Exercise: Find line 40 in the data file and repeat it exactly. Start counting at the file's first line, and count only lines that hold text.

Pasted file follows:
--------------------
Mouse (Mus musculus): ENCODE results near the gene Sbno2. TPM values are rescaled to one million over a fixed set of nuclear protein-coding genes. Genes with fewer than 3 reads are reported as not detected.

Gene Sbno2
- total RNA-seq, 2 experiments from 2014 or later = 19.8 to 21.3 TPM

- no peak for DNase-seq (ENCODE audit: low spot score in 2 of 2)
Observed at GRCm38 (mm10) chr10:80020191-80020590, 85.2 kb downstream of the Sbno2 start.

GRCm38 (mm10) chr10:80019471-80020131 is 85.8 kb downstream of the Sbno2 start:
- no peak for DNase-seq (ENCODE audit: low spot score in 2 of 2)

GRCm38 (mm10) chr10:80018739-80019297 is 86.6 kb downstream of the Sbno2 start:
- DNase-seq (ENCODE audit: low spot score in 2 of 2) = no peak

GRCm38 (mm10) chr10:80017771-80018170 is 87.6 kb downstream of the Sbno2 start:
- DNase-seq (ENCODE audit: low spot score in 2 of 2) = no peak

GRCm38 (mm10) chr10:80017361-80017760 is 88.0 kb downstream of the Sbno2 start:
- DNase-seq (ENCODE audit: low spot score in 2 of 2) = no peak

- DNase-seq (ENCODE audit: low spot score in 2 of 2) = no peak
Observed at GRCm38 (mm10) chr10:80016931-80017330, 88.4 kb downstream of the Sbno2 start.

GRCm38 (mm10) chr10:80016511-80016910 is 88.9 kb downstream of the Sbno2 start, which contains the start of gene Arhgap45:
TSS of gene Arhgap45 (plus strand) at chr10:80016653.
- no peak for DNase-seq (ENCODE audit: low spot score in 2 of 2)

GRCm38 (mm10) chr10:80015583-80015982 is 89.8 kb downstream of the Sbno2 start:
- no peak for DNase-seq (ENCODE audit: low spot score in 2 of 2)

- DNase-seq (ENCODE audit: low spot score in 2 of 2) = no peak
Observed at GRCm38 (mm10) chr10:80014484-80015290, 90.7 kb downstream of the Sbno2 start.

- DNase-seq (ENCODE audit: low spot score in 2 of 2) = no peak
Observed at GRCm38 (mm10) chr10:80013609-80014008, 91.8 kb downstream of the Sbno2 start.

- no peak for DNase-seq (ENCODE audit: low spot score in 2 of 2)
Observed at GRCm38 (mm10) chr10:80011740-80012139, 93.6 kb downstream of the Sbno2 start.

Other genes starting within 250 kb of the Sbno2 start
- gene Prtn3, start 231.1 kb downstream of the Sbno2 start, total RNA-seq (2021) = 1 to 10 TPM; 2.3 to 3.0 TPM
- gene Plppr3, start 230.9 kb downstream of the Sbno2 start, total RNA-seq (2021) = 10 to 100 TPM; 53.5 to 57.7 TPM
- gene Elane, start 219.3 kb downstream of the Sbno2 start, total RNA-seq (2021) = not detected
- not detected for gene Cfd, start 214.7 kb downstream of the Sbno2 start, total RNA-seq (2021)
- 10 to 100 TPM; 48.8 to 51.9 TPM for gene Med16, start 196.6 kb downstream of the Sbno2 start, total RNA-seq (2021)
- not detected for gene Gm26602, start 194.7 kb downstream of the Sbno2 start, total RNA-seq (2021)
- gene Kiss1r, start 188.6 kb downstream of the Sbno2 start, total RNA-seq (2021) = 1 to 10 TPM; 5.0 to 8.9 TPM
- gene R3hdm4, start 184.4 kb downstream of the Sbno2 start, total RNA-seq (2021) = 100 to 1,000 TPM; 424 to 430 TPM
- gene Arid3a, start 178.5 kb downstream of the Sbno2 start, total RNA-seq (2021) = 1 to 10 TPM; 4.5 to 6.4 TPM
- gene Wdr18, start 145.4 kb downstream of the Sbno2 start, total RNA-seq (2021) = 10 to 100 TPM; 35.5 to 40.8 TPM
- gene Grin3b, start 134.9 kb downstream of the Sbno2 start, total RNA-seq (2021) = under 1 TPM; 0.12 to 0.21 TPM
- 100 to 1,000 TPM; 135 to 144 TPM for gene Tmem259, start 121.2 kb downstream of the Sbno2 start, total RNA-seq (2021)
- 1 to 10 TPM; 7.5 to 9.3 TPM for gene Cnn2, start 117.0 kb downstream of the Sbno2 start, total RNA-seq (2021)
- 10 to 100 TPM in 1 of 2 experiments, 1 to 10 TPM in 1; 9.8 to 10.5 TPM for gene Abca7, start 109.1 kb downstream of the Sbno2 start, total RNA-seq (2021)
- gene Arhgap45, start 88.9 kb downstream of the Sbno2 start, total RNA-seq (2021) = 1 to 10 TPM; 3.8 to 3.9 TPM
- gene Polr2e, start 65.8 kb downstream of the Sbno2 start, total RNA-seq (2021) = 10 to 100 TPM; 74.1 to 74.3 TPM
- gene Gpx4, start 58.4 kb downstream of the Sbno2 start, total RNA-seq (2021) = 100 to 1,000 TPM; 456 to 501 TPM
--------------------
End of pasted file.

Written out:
- 1 to 10 TPM; 7.5 to 9.3 TPM for gene Cnn2, start 117.0 kb downstream of the Sbno2 start, total RNA-seq (2021)